Longview’s Emily Kilbourn comes dressed for the occasion at the CybFestNW 2019, a Transformers convention, at the Kent Commons last Saturday. MARK KLAAS, Kent Reporter

Longview’s Emily Kilbourn comes dressed for the occasion at the CybFestNW 2019, a Transformers convention, at the Kent Commons last Saturday. MARK KLAAS, Kent Reporter

Transformed in Kent

Convention has something for everyone who is a fan, follower of the mighty robots and their films

Scott Hanline remains very much a kid at heart.

The autistic 38-year-old Kent man, admittedly an “IT geek,” is a systems and network engineer for a Seattle company. But when he’s away from screens and keyboards, Hanline likes to tinker on his dream car – a high-powered 2011 Chevrolet Camaro he affectionately calls Bumblebee, named after the Transformer character of the popular action sci-fi film series.

Hanline’s customized yellow machine, dressed with black rally stripes, shone brightly outside the Kent Commons Community Center last Saturday, a guest display for the sixth annual CybFest Northwest – an all-day, all-everything-Transformers convention for families, children, artists, sellers and collectors.

Hanline has proudly taken his 6.2-liter-V8-juiced Bumblebee to car shows, comic-cons and other events to meet enthusiasts.

“(The car) kinda changed my life in a way. I used to be really shy, and you can’t be shy with this car,” Hanline said between greeting curious onlookers and talking to visitors at the Northwest Fan Ventures’ CybFest NW 2019. “People talk to you, and through that I was able to meet a lot of people in the local Transformers community.”

Hanline grew up with Transformers, a versatile toy based on parts that can be shifted about to change it from a vehicle, a device, or an animal, to a robot action figure and back again. Transformers – essentially two or more toys in one – have entertained and transcended generations since first appearing in the mid-1980s. The toyline has expanded to encompass comic books filled with tales of heroes and villains, as well as animation, video games and films.

Popularity has grown, as so has the attraction of CybFest NW.

What began out of an Auburn garage, where a group of friends traded toys, has turned into an annual show-and-tell event that has found a home in Kent.

Last Saturday’s convention at the Commons attracted about 300 people, beyond Ben Harpold’s expectations. As Harpold, one of the event’s founders and organizers explains, Kent is one of the few cities anywhere to put on such a show. CybFest NW’s pull reaches fans from throughout the Northwest and Canada.

Transformers continues to engage the imagination of young and old. It’s where STEM meets Marvel, art welcomes science.

“They have had great storylines that kids could connect to … and I think that’s what caught a lot of our attention and kept our interests,” said Harpold, a superfan who has a “ridiculous” Bumblebee collection. “As Transformers continued through the last 35 years, the evolution, the complexity of the Transformers keeps growing and growing. There’s more stories being told, there’s TV series and movies. It’s always evolving. You never know what’s going to happen next.”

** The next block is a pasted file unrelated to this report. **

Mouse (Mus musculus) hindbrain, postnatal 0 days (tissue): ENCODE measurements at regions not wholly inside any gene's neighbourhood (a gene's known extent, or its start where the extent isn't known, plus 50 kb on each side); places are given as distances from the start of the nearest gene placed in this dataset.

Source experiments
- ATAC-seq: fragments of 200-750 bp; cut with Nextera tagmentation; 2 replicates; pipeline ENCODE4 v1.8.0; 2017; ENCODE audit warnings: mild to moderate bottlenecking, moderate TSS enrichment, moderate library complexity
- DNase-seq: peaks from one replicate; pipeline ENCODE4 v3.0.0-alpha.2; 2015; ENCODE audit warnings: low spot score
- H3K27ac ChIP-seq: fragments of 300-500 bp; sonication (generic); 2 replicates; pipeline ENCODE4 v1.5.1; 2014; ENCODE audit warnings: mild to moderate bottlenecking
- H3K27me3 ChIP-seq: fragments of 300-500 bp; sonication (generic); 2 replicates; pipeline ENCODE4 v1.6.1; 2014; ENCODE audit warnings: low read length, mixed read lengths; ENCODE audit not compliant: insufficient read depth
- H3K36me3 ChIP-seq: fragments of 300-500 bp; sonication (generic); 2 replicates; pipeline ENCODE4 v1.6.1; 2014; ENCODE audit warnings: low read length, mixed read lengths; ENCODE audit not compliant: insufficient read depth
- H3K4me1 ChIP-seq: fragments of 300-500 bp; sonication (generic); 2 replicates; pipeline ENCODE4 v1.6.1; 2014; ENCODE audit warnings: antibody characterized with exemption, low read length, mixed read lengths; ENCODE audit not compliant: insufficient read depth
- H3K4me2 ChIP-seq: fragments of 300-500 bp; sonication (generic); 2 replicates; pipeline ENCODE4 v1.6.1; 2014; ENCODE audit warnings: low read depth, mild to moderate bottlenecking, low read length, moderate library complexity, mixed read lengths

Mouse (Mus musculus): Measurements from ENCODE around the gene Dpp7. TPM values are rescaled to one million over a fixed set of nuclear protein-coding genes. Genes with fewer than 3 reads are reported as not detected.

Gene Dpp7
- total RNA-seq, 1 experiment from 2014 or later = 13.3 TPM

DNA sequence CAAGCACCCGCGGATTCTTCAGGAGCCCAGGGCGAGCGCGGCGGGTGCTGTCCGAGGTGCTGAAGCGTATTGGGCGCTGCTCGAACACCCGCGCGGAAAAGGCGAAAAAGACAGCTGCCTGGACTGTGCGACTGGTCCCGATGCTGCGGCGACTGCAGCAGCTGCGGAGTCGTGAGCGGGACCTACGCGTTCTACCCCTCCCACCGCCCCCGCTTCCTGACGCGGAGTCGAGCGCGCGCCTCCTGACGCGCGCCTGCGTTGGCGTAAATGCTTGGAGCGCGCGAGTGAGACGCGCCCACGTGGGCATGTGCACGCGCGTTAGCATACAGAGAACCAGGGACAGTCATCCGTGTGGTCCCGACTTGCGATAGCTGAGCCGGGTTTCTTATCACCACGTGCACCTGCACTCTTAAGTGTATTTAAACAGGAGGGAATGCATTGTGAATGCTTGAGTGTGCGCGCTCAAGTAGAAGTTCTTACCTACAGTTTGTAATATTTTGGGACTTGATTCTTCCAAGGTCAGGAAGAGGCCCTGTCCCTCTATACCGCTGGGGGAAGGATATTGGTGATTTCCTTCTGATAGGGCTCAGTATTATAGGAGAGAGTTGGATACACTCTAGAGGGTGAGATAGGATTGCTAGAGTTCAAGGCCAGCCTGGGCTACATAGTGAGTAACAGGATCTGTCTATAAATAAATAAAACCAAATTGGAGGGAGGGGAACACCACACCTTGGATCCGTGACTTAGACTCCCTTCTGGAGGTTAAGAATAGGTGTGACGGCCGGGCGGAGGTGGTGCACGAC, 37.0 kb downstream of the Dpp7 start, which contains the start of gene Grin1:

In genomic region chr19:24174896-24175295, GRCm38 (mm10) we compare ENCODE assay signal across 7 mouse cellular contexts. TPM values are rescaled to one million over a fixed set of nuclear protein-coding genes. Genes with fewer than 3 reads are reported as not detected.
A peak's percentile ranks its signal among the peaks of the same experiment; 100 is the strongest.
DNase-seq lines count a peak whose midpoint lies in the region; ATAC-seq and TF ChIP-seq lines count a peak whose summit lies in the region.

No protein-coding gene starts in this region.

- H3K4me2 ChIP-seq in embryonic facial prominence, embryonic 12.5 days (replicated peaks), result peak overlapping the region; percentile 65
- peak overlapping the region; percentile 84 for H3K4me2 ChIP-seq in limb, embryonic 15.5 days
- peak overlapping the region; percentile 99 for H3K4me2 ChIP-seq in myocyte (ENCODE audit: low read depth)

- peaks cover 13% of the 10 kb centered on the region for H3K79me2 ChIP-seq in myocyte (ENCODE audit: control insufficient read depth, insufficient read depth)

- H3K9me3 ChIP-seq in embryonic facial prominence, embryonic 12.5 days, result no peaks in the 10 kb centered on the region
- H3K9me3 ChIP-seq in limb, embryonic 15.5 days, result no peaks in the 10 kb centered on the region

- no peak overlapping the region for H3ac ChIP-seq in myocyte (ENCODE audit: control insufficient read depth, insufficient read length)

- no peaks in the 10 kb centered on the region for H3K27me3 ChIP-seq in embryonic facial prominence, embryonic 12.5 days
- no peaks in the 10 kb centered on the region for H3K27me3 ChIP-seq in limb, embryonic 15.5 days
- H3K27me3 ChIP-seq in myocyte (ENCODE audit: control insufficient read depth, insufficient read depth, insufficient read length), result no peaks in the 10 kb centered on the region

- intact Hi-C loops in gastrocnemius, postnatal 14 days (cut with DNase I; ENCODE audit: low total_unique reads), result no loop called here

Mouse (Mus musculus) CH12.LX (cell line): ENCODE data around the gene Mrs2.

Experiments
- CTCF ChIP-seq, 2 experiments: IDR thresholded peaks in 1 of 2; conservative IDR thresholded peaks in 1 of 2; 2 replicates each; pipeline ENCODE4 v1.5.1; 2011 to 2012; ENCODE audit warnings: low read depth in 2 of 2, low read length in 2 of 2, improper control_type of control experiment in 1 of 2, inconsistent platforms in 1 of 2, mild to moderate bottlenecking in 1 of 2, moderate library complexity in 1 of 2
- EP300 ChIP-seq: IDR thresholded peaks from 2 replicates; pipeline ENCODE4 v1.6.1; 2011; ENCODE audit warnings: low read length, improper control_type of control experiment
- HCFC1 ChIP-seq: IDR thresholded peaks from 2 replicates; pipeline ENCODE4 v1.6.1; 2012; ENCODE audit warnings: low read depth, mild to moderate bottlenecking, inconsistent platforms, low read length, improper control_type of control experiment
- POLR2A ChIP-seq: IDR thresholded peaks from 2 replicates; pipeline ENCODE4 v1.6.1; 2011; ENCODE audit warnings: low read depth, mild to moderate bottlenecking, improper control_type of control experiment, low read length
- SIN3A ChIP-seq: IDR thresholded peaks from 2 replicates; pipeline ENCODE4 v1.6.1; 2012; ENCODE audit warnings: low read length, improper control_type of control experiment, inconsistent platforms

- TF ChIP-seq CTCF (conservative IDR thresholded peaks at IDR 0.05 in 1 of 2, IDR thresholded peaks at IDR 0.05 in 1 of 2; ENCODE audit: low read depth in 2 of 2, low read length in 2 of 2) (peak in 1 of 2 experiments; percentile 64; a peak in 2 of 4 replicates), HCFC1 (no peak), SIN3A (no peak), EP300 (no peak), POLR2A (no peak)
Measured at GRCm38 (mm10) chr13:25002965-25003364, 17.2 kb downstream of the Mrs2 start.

CybFest NW 2019 offered 38 vendors, entertainment, interactive games and a special guest, David Kaye, the voice actor of Transformer characters.

The convention expanded this year, made more appealing to families and kids.

“They love robots and they love cars, so if you have a car that turns into a robot, that really piques their interest,” said Liz Bayer, an event organizer and volunteer who works as a daycare teacher in Bothell. “Superheros have all sorts of fun stuff. … Your kids maybe into flying or reptiles, and there’s a superhero for that. Everyone’s into cars, planes and boats, and so when … they turn into big, hulking robots and fight each other that’s a ton of fun.”

Spokane’s Ben Meginniss keeps coming back to the Kent convention for friendly competition. Meginniss, 19, an online aviation and aerospace student of Florida-based Embry-Riddle Aeronautical University, returned to capture his third transforming contest in four years. He beat all challengers, quickly twisting and turning parts of what was a combat tank into a Transformer in less than a minute.

“Who doesn’t like to see robots fighting against each other?” asked Meginniss, who has collected more than 400 Transformers. “It’s hard to explain. It’s a combination of artwork and engineering and being around a community.”

Kent’s Scott Hanline shows off Bumblebee, his Chevrolet Camaro, named after a Transformer character, outside the Kent Commons during CybFestNW 2019 last Saturday. MARK KLAAS, Kent Reporter

Kent’s Scott Hanline shows off Bumblebee, his Chevrolet Camaro, named after a Transformer character, outside the Kent Commons during CybFestNW 2019 last Saturday. MARK KLAAS, Kent Reporter

Everything Transformers took over the Kent Commons for CybFestNW 2019 last Saturday. MARK KLAAS, Kent Reporter

Everything Transformers took over the Kent Commons for CybFestNW 2019 last Saturday. MARK KLAAS, Kent Reporter

Artists present their works for sale at CybFestNW 2019. MARK KLAAS, Kent Reporter

Artists present their works for sale at CybFestNW 2019. MARK KLAAS, Kent Reporter

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